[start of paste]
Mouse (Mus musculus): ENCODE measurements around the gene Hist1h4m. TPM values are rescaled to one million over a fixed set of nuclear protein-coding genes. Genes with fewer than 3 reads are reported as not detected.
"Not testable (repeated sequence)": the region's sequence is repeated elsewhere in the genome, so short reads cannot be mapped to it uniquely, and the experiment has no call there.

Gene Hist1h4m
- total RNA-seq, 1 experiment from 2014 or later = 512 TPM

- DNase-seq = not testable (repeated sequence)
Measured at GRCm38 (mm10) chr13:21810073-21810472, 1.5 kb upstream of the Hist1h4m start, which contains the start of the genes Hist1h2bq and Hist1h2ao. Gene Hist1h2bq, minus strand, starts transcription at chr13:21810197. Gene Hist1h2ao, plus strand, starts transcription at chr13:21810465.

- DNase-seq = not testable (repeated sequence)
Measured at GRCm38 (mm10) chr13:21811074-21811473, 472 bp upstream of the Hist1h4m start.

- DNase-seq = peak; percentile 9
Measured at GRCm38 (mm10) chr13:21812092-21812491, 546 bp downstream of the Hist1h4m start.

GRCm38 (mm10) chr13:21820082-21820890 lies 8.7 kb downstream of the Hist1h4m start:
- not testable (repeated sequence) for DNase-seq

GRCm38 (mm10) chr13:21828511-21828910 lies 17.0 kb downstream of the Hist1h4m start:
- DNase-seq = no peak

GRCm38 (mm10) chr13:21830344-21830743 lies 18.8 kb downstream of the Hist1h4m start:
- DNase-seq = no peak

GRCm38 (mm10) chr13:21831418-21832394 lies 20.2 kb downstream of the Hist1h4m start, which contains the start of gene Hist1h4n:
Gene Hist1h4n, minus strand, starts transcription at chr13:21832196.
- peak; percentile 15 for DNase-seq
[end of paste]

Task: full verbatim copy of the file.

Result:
Mouse (Mus musculus): ENCODE measurements around the gene Hist1h4m. TPM values are rescaled to one million over a fixed set of nuclear protein-coding genes. Genes with fewer than 3 reads are reported as not detected.
"Not testable (repeated sequence)": the region's sequence is repeated elsewhere in the genome, so short reads cannot be mapped to it uniquely, and the experiment has no call there.

Gene Hist1h4m
- total RNA-seq, 1 experiment from 2014 or later = 512 TPM

- DNase-seq = not testable (repeated sequence)
Measured at GRCm38 (mm10) chr13:21810073-21810472, 1.5 kb upstream of the Hist1h4m start, which contains the start of the genes Hist1h2bq and Hist1h2ao. Gene Hist1h2bq, minus strand, starts transcription at chr13:21810197. Gene Hist1h2ao, plus strand, starts transcription at chr13:21810465.

- DNase-seq = not testable (repeated sequence)
Measured at GRCm38 (mm10) chr13:21811074-21811473, 472 bp upstream of the Hist1h4m start.

- DNase-seq = peak; percentile 9
Measured at GRCm38 (mm10) chr13:21812092-21812491, 546 bp downstream of the Hist1h4m start.

GRCm38 (mm10) chr13:21820082-21820890 lies 8.7 kb downstream of the Hist1h4m start:
- not testable (repeated sequence) for DNase-seq

GRCm38 (mm10) chr13:21828511-21828910 lies 17.0 kb downstream of the Hist1h4m start:
- DNase-seq = no peak

GRCm38 (mm10) chr13:21830344-21830743 lies 18.8 kb downstream of the Hist1h4m start:
- DNase-seq = no peak

GRCm38 (mm10) chr13:21831418-21832394 lies 20.2 kb downstream of the Hist1h4m start, which contains the start of gene Hist1h4n:
Gene Hist1h4n, minus strand, starts transcription at chr13:21832196.
- peak; percentile 15 for DNase-seq